Workers' Comp Fraud: Alert for Small Business

Workers' compensation fraud ranks No. 2 (behind identity theft) as the second most costly type of white-collar fraud in the United States today, according to the Insurance Information Institute.

Ironically, workers' comp fraud can be easy to spot if you know what to look for. Insurance companies have found that certain behaviors and patterns are characteristic of suspicious claims.

Below are red flags which everyone working in human resources and the workers' comp field should be aware when processing workers' comp claims.

IN GENERAL
-- Accident occurs just prior to a strike or immediately prior to job termination, strike, layoff, or retirement, or at the end of seasonal work
-- Accident occurs just following worker's return from leave or vacation
-- Accident is unwitnessed

EMPLOYERS AND CLAIMS ADJUSTERS
Employers and claims adjusters should be aware of the possibility of fraud in cases where:
-- Employee has received poor performance evaluations or is known to be a poor performer
-- Has frequent absences prior to injury
-- Has been disgruntled
-- Is a new employee or has been a frequent job-changer
-- Has been having financial problems
-- Participates in dangerous hobbies or sports
-- Is moonlighting or taking night courses or receiving other types of off-the-job training
-- Has family members receiving workers' comp benefits
-- Has a history of frequent accidents or illnesses, particularly involving subjective symptoms that are difficult to diagnose or treat (e.g., psychological problems, insomnia, etc).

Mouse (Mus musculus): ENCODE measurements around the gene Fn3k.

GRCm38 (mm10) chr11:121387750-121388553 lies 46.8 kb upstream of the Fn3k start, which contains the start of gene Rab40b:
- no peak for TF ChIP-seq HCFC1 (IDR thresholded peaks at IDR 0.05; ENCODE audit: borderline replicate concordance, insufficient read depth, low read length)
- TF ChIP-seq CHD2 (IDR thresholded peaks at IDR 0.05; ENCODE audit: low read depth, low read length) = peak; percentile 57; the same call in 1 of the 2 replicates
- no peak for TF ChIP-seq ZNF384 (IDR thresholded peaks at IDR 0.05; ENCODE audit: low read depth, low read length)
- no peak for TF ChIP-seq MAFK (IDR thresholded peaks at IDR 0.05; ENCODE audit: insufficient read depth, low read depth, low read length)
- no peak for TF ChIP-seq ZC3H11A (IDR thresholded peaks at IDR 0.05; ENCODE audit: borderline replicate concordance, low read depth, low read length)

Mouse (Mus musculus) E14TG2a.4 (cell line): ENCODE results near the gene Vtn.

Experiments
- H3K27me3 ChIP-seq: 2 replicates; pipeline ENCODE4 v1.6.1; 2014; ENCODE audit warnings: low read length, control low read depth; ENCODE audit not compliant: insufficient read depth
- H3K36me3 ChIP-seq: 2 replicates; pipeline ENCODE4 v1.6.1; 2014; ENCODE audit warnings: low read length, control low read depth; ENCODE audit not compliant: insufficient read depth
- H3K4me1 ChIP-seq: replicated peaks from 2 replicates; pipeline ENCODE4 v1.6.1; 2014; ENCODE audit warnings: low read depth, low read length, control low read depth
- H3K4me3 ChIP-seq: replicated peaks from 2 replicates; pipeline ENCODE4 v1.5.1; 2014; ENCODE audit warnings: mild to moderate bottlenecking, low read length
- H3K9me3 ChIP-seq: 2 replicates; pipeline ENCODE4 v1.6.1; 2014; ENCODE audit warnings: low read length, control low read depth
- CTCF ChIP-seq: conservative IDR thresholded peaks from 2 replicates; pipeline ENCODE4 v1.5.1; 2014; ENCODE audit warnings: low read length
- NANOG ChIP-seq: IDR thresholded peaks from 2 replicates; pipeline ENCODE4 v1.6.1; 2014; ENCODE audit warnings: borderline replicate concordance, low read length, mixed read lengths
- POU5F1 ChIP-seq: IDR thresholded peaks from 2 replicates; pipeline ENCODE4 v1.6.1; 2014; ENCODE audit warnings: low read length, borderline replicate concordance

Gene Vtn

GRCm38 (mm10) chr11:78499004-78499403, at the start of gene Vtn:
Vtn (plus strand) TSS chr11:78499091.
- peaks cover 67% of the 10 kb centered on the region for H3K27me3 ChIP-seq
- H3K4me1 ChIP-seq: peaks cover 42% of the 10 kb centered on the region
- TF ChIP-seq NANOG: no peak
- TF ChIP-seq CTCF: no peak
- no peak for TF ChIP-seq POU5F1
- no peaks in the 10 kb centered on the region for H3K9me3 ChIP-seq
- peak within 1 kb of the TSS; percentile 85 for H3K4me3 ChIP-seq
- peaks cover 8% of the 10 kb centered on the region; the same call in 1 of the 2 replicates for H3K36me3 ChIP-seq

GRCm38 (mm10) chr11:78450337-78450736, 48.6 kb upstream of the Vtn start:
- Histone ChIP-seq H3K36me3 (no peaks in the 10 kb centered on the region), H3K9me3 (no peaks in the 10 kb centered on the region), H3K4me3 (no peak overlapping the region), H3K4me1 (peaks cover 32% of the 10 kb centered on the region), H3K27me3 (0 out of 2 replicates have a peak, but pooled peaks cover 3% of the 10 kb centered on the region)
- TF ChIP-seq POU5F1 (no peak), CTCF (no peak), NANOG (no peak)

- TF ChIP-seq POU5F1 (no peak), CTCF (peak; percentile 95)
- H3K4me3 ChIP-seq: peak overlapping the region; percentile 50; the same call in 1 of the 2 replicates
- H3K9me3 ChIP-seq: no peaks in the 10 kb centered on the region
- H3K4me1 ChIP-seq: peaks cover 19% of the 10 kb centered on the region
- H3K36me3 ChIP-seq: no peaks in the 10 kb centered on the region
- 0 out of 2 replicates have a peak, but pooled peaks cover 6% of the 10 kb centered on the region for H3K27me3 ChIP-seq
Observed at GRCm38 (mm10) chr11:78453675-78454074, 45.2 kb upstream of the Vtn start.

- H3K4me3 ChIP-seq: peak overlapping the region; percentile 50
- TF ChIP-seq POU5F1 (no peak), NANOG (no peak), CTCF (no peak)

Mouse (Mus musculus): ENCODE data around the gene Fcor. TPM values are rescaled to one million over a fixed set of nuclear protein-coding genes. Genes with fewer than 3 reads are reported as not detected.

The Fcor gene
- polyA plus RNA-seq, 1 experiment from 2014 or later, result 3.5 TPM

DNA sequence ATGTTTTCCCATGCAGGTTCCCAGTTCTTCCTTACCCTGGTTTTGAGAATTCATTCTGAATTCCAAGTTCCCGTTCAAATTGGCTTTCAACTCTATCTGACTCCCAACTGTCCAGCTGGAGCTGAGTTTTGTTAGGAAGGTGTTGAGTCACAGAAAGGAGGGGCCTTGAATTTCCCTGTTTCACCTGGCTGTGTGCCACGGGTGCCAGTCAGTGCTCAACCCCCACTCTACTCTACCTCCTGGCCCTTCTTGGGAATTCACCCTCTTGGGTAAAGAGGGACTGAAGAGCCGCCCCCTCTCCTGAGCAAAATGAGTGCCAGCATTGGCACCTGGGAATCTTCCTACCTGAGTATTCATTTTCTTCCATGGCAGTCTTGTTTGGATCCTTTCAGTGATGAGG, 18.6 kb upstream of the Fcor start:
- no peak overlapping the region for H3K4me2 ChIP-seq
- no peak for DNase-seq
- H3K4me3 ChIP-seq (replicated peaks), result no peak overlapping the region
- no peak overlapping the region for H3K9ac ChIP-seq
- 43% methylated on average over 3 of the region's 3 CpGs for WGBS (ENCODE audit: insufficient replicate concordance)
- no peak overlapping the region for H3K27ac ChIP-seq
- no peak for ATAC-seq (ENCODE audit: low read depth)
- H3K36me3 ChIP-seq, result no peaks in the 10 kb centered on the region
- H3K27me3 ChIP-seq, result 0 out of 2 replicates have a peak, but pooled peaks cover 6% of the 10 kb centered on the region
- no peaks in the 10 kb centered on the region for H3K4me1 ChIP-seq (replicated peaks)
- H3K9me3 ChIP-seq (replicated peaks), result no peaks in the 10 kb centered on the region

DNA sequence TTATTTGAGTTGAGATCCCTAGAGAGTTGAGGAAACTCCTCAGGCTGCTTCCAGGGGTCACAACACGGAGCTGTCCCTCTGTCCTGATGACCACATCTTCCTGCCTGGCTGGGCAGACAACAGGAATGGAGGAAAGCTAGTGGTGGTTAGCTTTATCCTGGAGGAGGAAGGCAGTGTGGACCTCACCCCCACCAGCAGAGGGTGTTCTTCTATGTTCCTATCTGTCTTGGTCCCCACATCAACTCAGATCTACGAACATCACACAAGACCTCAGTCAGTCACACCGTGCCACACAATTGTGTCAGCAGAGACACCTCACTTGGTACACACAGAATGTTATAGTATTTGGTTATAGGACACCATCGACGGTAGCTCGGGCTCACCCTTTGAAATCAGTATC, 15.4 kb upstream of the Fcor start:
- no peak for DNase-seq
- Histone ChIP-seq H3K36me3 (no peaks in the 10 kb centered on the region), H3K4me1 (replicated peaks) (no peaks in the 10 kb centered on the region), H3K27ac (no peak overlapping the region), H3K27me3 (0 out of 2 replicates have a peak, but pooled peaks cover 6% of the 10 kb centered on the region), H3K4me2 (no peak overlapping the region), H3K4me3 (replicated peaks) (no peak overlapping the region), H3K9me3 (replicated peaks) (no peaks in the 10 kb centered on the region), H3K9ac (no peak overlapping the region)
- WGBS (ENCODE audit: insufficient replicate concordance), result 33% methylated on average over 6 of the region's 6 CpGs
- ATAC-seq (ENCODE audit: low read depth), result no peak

-- Is seldom at home or reachable by phone
-- Frequently changes doctors
-- Has recently purchased a disability policy
-- Insists on quick settlement of claims
-- Is reluctant to cooperate with investigators
-- Has an unusual degree of familiarity with workers' comp insurance

MEDICAL RED FLAGS
The following are indicators that may show up in the course of the worker's medical treatment:
-- Subjective injuries which are very difficult to confirm by diagnosis (chronic pain, sleep disorders, etc.)
-- Worker resists attempts to confirm injury by diagnostic procedures
-- Worker submits a physician's or lab report very similar or identical to physician's or lab reports submitted by other workers who previously claimed injuries
-- Worker submits photocopies of medical bills rather than originals
-- Worker asks that reimbursement payments be made directly to him/her rather than to physician or lab
-- Physician, lab or other health care provider submits bills with implausible treatment dates, such as on weekends or holidays.
-- Attorney representing worker submits representation letter dated same or next day after accident occurred
-- Attorney representing worker pressures employer or insurer for a quick settlement or charges excessive fees or fees for services which were unnecessary or not performed.

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